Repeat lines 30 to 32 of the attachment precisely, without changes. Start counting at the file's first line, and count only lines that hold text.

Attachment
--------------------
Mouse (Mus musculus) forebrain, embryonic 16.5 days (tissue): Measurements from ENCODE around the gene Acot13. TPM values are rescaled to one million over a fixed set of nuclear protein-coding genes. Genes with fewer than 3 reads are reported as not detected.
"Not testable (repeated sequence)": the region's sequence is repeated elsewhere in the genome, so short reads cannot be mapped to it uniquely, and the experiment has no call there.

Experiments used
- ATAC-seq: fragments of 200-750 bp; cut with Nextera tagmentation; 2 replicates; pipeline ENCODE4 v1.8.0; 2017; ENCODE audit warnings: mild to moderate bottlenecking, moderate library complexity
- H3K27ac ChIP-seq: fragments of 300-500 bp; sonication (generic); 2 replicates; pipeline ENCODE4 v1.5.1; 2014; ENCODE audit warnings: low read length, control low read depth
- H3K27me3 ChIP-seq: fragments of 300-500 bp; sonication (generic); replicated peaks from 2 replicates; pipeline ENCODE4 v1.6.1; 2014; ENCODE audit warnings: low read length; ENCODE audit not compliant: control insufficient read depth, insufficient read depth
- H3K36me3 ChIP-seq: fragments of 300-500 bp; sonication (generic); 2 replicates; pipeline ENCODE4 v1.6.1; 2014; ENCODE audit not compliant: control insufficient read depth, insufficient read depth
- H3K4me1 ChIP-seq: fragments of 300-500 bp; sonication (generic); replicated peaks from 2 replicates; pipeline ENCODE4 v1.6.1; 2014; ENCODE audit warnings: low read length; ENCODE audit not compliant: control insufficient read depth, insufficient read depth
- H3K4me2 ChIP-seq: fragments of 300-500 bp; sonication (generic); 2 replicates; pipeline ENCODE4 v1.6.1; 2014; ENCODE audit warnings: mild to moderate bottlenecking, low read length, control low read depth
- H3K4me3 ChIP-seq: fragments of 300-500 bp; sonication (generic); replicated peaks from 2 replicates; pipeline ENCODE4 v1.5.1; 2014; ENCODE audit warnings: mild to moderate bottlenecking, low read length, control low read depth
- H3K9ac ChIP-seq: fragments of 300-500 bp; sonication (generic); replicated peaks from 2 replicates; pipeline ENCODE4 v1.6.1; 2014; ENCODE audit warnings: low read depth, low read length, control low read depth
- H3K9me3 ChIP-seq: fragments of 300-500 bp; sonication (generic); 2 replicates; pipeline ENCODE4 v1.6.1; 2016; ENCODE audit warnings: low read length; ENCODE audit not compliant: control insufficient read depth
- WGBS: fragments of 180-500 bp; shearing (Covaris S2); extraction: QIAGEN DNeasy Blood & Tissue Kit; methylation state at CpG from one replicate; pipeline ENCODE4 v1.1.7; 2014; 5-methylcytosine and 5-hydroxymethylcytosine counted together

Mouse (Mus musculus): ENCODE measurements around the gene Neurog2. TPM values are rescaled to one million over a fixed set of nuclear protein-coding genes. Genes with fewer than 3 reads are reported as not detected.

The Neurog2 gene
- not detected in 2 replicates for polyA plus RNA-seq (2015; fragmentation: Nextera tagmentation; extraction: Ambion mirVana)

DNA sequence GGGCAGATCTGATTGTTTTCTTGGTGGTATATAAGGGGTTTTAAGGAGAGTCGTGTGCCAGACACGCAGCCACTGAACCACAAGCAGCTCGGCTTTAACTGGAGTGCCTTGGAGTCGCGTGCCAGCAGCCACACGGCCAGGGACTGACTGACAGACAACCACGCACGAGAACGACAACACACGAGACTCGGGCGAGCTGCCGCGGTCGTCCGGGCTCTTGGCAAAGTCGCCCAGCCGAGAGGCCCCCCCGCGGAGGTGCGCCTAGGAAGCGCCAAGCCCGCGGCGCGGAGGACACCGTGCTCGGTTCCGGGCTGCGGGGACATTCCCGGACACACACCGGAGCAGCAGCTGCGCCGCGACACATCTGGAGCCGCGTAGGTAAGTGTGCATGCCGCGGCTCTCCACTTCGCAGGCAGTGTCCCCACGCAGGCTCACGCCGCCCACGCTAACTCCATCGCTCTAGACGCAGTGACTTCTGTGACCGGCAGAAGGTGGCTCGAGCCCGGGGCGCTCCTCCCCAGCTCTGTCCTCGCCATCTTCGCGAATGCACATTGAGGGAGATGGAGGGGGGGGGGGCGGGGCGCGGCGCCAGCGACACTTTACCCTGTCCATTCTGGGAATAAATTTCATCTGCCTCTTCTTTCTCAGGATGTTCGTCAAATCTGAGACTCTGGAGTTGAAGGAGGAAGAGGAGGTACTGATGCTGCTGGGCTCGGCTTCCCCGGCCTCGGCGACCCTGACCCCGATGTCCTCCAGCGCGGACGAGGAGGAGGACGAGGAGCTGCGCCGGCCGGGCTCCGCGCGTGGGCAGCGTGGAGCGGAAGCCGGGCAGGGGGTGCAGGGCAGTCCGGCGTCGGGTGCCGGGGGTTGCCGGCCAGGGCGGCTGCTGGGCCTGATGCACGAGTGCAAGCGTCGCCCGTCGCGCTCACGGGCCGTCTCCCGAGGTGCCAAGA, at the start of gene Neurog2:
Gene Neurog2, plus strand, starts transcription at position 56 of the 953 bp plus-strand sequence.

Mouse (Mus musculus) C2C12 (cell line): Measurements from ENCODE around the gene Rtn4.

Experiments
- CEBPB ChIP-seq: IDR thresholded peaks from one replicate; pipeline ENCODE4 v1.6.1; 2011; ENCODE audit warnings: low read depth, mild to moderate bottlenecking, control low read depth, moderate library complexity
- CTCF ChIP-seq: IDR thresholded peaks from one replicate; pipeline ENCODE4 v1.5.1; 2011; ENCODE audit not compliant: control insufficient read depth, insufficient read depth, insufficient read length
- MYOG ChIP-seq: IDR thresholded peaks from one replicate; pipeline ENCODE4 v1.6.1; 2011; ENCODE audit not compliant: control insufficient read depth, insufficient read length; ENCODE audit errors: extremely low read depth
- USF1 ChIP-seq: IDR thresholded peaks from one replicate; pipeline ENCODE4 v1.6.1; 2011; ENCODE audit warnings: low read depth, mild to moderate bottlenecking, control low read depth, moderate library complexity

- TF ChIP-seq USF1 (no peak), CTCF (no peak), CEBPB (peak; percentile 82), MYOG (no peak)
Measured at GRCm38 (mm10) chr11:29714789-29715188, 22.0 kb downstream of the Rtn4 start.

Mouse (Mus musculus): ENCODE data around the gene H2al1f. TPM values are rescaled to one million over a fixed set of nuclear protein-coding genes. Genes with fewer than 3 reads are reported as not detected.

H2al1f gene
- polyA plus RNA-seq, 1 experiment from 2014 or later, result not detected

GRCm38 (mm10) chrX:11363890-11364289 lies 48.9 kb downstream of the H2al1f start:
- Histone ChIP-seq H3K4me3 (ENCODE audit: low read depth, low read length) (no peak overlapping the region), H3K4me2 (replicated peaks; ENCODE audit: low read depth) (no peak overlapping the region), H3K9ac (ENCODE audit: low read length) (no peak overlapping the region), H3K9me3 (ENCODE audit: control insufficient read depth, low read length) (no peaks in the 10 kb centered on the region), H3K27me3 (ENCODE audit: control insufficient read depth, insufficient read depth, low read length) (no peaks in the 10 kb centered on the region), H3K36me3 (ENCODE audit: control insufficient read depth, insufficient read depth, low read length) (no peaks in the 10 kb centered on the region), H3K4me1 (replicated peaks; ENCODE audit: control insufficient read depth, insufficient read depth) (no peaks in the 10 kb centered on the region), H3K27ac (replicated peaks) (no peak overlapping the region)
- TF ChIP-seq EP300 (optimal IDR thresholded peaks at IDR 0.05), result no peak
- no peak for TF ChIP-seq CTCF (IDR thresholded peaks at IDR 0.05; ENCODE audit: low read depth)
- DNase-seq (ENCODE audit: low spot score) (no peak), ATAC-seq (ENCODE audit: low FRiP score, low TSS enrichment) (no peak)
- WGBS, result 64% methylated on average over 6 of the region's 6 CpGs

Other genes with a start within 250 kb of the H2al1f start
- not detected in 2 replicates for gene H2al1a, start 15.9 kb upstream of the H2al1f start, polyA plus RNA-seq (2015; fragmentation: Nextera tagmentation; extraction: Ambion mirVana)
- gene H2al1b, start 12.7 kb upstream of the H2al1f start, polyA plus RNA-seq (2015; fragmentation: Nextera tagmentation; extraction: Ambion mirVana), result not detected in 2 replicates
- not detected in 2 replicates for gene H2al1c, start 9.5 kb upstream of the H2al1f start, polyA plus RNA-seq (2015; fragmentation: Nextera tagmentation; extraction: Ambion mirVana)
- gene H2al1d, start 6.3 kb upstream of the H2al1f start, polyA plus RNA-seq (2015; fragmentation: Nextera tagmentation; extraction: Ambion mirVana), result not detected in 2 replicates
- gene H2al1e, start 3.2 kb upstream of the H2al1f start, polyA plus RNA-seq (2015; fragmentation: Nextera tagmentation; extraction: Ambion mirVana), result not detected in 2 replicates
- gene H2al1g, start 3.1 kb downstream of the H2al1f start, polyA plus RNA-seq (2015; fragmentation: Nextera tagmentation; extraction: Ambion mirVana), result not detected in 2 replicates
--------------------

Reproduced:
GRCm38 (mm10) chrX:11363890-11364289 lies 48.9 kb downstream of the H2al1f start:
- Histone ChIP-seq H3K4me3 (ENCODE audit: low read depth, low read length) (no peak overlapping the region), H3K4me2 (replicated peaks; ENCODE audit: low read depth) (no peak overlapping the region), H3K9ac (ENCODE audit: low read length) (no peak overlapping the region), H3K9me3 (ENCODE audit: control insufficient read depth, low read length) (no peaks in the 10 kb centered on the region), H3K27me3 (ENCODE audit: control insufficient read depth, insufficient read depth, low read length) (no peaks in the 10 kb centered on the region), H3K36me3 (ENCODE audit: control insufficient read depth, insufficient read depth, low read length) (no peaks in the 10 kb centered on the region), H3K4me1 (replicated peaks; ENCODE audit: control insufficient read depth, insufficient read depth) (no peaks in the 10 kb centered on the region), H3K27ac (replicated peaks) (no peak overlapping the region)
- TF ChIP-seq EP300 (optimal IDR thresholded peaks at IDR 0.05), result no peak